Sanofi-Aventis Deutschland GmbH v. Genentech, Inc.: Freedom to Choose
Kluwer Arbitration Blog
June 26, 2013
Please refer to this post as:, ‘Sanofi-Aventis Deutschland GmbH v. Genentech, Inc.: Freedom to Choose’, Kluwer Arbitration Blog, June 26 2013, http://arbitrationblog.kluwerarbitration.com/2013/06/26/sanofi-aventis-deutschland-gmbh-v-genentech-inc-freedom-to-choose/
In a judgment dated 10 May 2013 (Sanofi-Aventis Deutschland GmbH v. Genentech, Inc., Appeal No 2012-1454) the United States Court of Appeals for the Federal Circuit (the ‘CAFC’) affirmed a first-instance decision refusing the grant of an injunction preventing Sanofi-Aventis Deutschland GmbH (‘Sanofi’) from continuing to participate in an ICC arbitration where issues of infringement of US patents had been decided under German law. The CAFC’s judgment supports the conclusion that parties to international arbitration agreements have freedom to choose any law for the determination of issues of infringement, construction or validity of intellectual property rights (‘IPRs’).
In 1985, Behringwerke AG (now Hoechst AG (‘Hoechst’)), filed a US patent application directed to the use of certain DNA sequences, known as enhancers, which had been identified in human cytomegalovirus. As explained in the CAFC’s judgment, ‘an enhancer is a sequence of DNA that, when introduced into a cell that produces a drug, can enable the cell to produce the drug at a much higher rate than would ordinarily be possible’.
In 1992, Genentech entered into an agreement (the ‘Agreement’) with Behringwerke AG licensing intellectual property (‘IP’) related to the enhancers in issue. The Agreement included an application that ultimately matured into the patents in issue (the ‘Patents’). Under the Agreement and in exchange for fixed annual payments, Genentech was permitted to practise the Patents for research purposes. Genentech also agreed to pay a royalty of 0.5% on the sale of commercially marketable goods that, but for the Agreement, would infringe the Patents. Genentech made these annual payments until 2008. The Agreement, which contained an ICC arbitration clause with France as the seat, was governed by German law.
In 1996, Hoechst transferred its pharmaceutical business to Sanofi. At the time, Hoechst did not transfer its rights in the Patents to Sanofi. Further, Hoechst remained as Genentech’s counterparty under the Agreement.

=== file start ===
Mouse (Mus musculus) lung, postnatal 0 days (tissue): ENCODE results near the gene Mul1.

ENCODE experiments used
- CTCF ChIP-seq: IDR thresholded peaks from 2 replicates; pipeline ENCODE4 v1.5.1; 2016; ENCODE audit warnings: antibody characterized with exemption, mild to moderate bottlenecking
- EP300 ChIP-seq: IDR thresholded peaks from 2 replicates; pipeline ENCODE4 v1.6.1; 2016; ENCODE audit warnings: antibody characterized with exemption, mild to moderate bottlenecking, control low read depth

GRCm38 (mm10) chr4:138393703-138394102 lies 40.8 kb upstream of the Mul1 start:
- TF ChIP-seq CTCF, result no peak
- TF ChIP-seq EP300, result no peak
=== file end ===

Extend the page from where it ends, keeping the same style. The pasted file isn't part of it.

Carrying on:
In 1997 and 2004, Genentech launched two drugs, Rituxan and Avastin. Genentech did not identify these drugs as products falling within the Agreement and did not pay royalties. In June and July 2008, Sanofi, which is 85% owned by Hoechst, wrote to Genentech accusing it of infringing the Patents. In August 2008, Genentech, in turn, notified of its intention to terminate the Agreement. On 10 October 2008, Hoechst transferred the Patents to Sanofi.
On 24 October 2008, Hoechst commenced arbitration proceedings under the Agreement against Genentech. Three days later, Genentech terminated the Agreement and filed a complaint for declaratory judgment of invalidity and non-infringement of the Patents in the United States District Court for the Northern District of California. On the same day, Sanofi filed an infringement complaint in the United States District Court for the Eastern District of Texas. The former district court (the ‘District Court’), before which the two legal proceedings were consolidated, accepted Genentech’s contentions and granted declaratory judgment of non-infringement. This decision was affirmed by the CAFC.
Thereafter, Genentech argued before the arbitral tribunal in the parallel ICC arbitration (the ‘Tribunal’) that the judgment of the CAFC disposed of all the issues in the arbitration. At that stage, it became apparent that the Tribunal was inclined to find that Rituxan was produced with the help of the Patents. Genentech then filed a motion requesting that the District Court enjoin Sanofi from continuing with the ICC arbitration. In determining whether an anti-suit injunction should be granted, the District Court considered the factors set out in E & J Gallo Winery v. Andina Licores, SA, 446 F 3d 984, 991, 994 (9th Cir 2006), namely, (a) whether the parties and the issues are the same, and whether the first action is dispositive of the action to be enjoined; (b) whether the foreign litigation would frustrate a policy of the forum issuing the injunction; and (c) whether the impact on comity would be tolerable.
The District Court declined to grant the injunction sought by Genentech as it concluded that (a) the parties were different – Hoechst is a party to the ICC arbitration but not to the legal proceedings in the US; (b) ‘an injunction would frustrate the policies of [the US] in favor of enforcement of forum selection clauses in arbitration agreements’, and (c) the principle of comity would not support the entering of the injunction.